Good news and bad news: evidence of media bias in unemployment reports

Abstract

This study employs information obtained from media content analyses, as well as economic and political data, to investigate negativity in unemployment news between 2001 and 2010 in Germany. The data indicate a substantial bias in terms of the amounts of negative and positive reports, compared with the actual development of unemployment. Moreover, the media tend to place negative unemployment reports more prominently than positive ones. The estimates suggest that the bias is not the consequence of journalists asymmetrically interpreting the official unemployment numbers. Instead, it is associated with the exploitation of often non-economic information and structural influences in the process of news production.

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Fig. 1
Fig. 2

Notes

  1. 1.

    Note that government unemployment statistics are merely estimates of the “true” unemployment rate insofar as they are based on statistical sampling techniques and usually are corrected or adjusted at least once after they are first made public.

  2. 2.

    News media also can “go easy” on the government, for example when policies comport with the political preferences of journalists..

  3. 3.

    The sample contains information about every article and television segment that provides economic news (e.g., reports about economic conditions, economic policy, industries, companies, or unions), excluding articles from the financial or stock section, press reviews, letters by readers, and notes from the publisher.

  4. 4.

    The seasonally unadjusted unemployment rate, as well as quarterly and annual changes, lead to very similar ratios. However, it is preferable to show the seasonally adjusted data in Figs. 1 and 2, because the seasonal pattern would make it more difficult to quickly recognize the overall trend.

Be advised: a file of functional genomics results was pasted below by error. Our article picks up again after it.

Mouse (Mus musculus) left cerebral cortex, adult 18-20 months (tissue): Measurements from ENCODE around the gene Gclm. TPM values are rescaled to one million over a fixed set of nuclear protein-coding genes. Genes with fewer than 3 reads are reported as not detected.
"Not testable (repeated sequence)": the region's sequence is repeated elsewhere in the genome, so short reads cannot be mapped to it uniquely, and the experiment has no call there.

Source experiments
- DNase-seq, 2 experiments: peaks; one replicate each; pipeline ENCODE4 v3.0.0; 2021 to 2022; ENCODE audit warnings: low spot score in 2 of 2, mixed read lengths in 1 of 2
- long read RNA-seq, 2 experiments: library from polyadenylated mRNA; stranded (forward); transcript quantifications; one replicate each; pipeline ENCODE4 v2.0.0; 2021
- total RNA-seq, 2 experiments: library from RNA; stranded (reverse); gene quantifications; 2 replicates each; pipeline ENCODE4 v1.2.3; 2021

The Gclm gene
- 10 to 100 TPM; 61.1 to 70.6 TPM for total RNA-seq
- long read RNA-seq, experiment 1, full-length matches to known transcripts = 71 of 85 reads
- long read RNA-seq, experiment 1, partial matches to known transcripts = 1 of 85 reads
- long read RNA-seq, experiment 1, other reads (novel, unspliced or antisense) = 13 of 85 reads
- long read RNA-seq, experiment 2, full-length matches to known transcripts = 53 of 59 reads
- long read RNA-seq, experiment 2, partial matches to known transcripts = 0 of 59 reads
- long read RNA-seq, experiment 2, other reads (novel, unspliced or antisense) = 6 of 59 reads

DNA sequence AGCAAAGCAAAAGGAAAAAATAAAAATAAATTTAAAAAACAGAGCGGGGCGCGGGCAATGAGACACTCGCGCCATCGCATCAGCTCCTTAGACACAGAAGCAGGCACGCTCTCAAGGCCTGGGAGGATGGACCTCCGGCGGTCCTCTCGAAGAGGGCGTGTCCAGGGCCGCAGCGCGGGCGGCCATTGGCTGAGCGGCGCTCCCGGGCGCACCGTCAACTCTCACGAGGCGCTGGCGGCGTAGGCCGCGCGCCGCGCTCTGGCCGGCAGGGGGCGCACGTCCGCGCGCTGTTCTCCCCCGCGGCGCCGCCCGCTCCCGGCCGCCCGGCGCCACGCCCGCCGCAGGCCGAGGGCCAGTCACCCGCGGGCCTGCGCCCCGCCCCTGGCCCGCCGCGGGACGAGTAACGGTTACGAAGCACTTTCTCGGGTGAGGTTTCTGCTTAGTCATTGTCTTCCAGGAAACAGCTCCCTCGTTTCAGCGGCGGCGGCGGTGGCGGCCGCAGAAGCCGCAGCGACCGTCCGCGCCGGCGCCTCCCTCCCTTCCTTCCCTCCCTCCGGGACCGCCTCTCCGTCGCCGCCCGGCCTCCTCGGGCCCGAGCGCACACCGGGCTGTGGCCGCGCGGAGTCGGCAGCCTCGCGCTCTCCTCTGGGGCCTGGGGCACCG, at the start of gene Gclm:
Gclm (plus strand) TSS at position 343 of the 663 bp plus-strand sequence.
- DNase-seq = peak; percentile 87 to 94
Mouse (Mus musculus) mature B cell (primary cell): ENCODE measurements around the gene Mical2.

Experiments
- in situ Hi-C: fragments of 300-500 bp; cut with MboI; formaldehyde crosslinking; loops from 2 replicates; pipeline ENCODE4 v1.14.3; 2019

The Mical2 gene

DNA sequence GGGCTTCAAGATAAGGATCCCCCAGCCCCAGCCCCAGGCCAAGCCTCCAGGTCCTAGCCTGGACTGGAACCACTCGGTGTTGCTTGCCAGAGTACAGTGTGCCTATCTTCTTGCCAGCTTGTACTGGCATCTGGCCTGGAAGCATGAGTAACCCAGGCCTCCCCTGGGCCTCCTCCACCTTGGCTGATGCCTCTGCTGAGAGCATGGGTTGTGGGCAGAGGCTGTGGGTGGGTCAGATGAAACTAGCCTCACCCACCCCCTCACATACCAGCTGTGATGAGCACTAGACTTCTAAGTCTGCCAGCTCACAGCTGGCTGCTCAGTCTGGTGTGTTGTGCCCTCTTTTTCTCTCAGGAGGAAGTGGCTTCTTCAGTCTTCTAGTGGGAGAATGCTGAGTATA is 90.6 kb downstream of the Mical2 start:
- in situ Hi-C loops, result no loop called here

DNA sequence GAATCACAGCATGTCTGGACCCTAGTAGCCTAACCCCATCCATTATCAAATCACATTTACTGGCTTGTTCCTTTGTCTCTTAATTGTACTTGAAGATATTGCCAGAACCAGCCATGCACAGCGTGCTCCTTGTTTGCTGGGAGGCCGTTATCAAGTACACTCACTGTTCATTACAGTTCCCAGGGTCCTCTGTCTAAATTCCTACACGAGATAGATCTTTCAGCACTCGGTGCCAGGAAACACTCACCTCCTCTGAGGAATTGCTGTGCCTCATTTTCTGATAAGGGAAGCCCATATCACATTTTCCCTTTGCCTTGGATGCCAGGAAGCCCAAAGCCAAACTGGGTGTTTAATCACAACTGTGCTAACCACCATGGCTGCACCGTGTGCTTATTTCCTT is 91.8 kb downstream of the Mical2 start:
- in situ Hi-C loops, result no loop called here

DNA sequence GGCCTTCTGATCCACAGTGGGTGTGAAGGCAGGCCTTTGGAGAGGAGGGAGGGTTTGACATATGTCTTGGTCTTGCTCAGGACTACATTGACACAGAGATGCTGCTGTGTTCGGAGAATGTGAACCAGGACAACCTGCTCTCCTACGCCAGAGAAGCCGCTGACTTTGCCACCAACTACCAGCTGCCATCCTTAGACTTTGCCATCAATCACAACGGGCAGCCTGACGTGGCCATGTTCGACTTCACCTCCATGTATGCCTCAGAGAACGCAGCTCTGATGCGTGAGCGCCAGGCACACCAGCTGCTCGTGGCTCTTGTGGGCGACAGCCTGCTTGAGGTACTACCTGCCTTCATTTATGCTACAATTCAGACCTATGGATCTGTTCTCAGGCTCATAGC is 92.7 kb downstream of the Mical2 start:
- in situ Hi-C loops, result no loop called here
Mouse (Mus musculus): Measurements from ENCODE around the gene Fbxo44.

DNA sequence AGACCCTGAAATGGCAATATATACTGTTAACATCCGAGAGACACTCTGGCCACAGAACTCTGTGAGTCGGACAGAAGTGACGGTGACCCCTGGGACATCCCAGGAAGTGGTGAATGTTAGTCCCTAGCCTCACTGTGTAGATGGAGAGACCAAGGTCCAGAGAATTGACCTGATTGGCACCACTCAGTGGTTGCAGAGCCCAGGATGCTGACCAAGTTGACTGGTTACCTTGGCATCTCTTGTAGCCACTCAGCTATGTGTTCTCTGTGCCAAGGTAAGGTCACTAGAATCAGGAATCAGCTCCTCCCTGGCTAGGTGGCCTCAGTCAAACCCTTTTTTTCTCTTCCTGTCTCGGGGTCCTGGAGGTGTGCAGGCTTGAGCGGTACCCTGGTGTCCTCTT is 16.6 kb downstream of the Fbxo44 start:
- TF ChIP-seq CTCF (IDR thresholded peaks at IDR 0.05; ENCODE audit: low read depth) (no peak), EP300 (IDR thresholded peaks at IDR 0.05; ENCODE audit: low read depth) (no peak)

5. 5.

    The model diagnostics support a statistical comparison of the estimates with and without seasonally adjusted data. In general, all specifications are satisfactory, as the link tests indicate. However, the Akaike and Bayesian information criteria and McFadden’s R2 suggest that the specifications with seasonally unadjusted unemployment and industrial production data provide a better model fit than the specifications with adjusted data (this result holds when conducting the test comparing only the unemployment rate or industrial production). The seasonally unadjusted data generally exhibit greater variation and thus provide more information to explain the dependent variables. However, this result also might be an indication that the seasonally unadjusted numbers are more important for journalists, maybe because they appear to be more impressive and thus more newsworthy. In line with this finding, the presentation of results refers to the estimates with seasonally unadjusted data only.

  6. 6.

    The model specification is satisfactory when using seasonally unadjusted data. The different R2 measures and information criteria consistently indicate that specifying the model with seasonally adjusted data would reduce the model’s fit. Therefore, only the results based on the unadjusted data are presented.

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Correspondence to Marcel Garz.

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Garz, M. Good news and bad news: evidence of media bias in unemployment reports. Public Choice 161, 499–515 (2014). https://doi.org/10.1007/s11127-014-0182-2

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Keywords

  • Unemployment
  • News media
  • Information transmission
  • Negativity

JEL Classification

  • C31
  • D82
  • D83
  • H00
  • H40